Provisions aimed at preventing trafficking of low-wage workers — tucked into the sweeping immigration reform bill — threaten to wipe out the system that brings in foreign college students to work at the Wisconsin Dells, resort operators and student sponsors say.
An anti-human trafficking provision in the immigration bill would prevent foreign labor contractors from charging fees to the workers they bring in, and another provision would institute a new $500 fee per worker to help pay for stepped-up security on the Mexican border, says Michael McCarry, executive director of the Alliance for International Educational and Cultural Exchange in Washington, D.C.
That would mean sponsoring organizations — both businesses and non-profit organizations — would no longer be able to charge students fees for recruitment, visa application assistance and other services that McCarry estimated average $1,500 per young person, and would have an additional $500 fee to cover as well. The sponsors, which net less than $500 per student now, would not be able to absorb the costs, he said.
“If the bill passes as it exists now, it will destroy the Summer Work Travel Program,” McCarry told me in an interview Friday.
The Summer Work Travel Program, which brings in students under the J-1 visa, is a cultural exchange program administered by the U.S. Department of State. It already provides lots of protections for the 2,000 or so college students who come to Wisconsin each year to work three or four months in the tourist industry, Stacie Tollaksen of Intrax, a sponsorship company with an office in Wisconsin Dells, said last week at an immigration legislation listening session in Madison with aides of U.S. Sen. Ron Johnson, R-Wis.
“It’s a great diplomacy program,” said Tollaksen, who is chairperson of the Wisconsin Dells/Lake Delton International Student Committee. That coalition of employers, convention bureaus, taxi companies, police, housing inspectors and citizens was formed a year and a half ago to ensure the safety of the foreign student workers and “make sure they enjoy their time in Wisconsin Dells,” Tollaksen said. The coalition also provides cultural and community programs, she said.
As a bipartisan group of senators, known as the “Gang of Eight,” mapped out the immigration bill this spring, the Work Travel Program came under fire when foreign students recruited to work at a Harrisburg, Penn., McDonald’s went on strike over working and housing conditions. Students working at a Pennsylvania chocolate packing factory had walked out in 2011, complaining that they were just being used as cheap labor and were not paid enough to recover the fees they incurred in getting to the United States.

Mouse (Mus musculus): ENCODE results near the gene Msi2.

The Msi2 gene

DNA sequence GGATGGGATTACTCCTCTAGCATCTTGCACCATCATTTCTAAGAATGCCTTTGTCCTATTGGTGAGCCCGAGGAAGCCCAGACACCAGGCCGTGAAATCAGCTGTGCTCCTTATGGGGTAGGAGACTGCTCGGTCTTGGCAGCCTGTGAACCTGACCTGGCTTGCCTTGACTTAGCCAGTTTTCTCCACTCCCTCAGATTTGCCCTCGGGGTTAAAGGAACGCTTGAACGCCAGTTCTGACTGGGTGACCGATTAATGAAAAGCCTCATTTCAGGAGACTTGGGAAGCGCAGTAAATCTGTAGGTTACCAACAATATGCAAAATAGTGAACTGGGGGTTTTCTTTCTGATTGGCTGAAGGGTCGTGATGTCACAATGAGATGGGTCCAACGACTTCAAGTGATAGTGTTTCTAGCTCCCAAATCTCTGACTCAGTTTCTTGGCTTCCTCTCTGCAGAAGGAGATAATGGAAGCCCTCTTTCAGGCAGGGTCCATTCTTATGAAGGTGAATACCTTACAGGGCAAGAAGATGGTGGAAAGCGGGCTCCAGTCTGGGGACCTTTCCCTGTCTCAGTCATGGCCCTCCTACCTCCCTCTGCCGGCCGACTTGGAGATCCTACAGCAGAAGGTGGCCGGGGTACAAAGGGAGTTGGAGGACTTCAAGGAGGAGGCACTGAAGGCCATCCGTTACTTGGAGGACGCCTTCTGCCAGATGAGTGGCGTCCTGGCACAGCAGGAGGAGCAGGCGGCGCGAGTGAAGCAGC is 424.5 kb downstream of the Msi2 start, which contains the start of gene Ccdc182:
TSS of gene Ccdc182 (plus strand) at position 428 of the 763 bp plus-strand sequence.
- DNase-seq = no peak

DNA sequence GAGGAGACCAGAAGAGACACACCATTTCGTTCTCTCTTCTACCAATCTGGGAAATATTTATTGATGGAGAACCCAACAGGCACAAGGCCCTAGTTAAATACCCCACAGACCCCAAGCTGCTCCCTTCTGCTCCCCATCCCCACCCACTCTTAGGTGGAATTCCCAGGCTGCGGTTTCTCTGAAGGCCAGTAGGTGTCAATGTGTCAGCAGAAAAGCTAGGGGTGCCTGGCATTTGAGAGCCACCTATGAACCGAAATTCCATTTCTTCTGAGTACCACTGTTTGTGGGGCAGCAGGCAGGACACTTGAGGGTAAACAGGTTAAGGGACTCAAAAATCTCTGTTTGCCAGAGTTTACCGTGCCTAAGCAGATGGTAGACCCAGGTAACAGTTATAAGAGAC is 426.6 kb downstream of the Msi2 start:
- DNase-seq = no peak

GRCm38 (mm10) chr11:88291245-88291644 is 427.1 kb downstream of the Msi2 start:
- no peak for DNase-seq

Tollaksen says the State Department has tightened up regulation of the Work Travel Program over the past couple of years. “They got rid of sponsors who were not doing it properly, and make sure students are not being used as just labor — they can’t work in factories any more — and that there are cultural and community programs for them,” she said.
And while businesses and public officials in the Dells area say they are organized now to protect the foreign students, a shortage of housing for the workers led to the use of at least two old motels closed down by building inspectors over the past several years.
And treatment of foreign students in exchange programs is just part of a growing concern over the possible trafficking of “guest workers” of all types who are vulnerable to exploitation when they enter the country to work temporarily under contract to meet seasonal and other peak worker demands. The current reform proposal creates a new “W visa” to expand the pool of these workers.
Employers in the “Waterpark Capital of the World,” rely on the Work Travel Program to bring in workers to fill the jobs required to serve the thousands of tourists and day-trippers who visit the Dells area each summer, said Shaun Tofson, director of human resources for the Wilderness Territory, a Wisconsin Dells waterpark and golf resort.
“It’s appalling to put the program under human trafficking — that’s so far from the truth,” Tofson said at the listening session. “If we didn’t bring in students, we’d have to close parts of our company.” And she doesn't have the expertise with the complex immigration system to help foreign students secure visas, as the sponsoring groups do, she said.
Although her company uses foreign students year-round, demand for them soars in the summer when they fill seasonal jobs like lifeguard, water slide attendant and housekeeper, Tofson told me in a follow-up interview. “We don’t have enough workers in Wisconsin Dells-Lake Delton. There are workers in Madison, but they’re not going to drive an hour for a job that pays $8.50, $9 an hour. It’ll get eaten up in gas,” she said.
Tofson said the students who work for her company intend to return home and are looking for an enriching experience. “It gives them a better chance of getting more prestigious jobs, and to practice English — it definitely looks good on a resume.”
Jim Franz, now employee relations manger at Great Wolf Resorts in Wisconsin Dells, told Johnson’s aides at the public session last week that he has worked with the Work Travel Program for more than 30 years. “There’s a lot more to it than a ‘worker program.’ People I have worked with have benefited greatly. They come thinking the whole country is New York and California and everyone is a millionaire — they leave with a whole new perspective and that is a benefit to everyone.”
Johnson’s staff said they would pass along concerns about the provisions affecting the Work Travel Program. A phone call on Friday asking for comment on inclusion of the program in the immigration bill's anti-trafficking provisions to the office of U.S. Sen. Charles Schumer, D-N.Y., one of the Gang of Eight who crafted the bill, was not returned.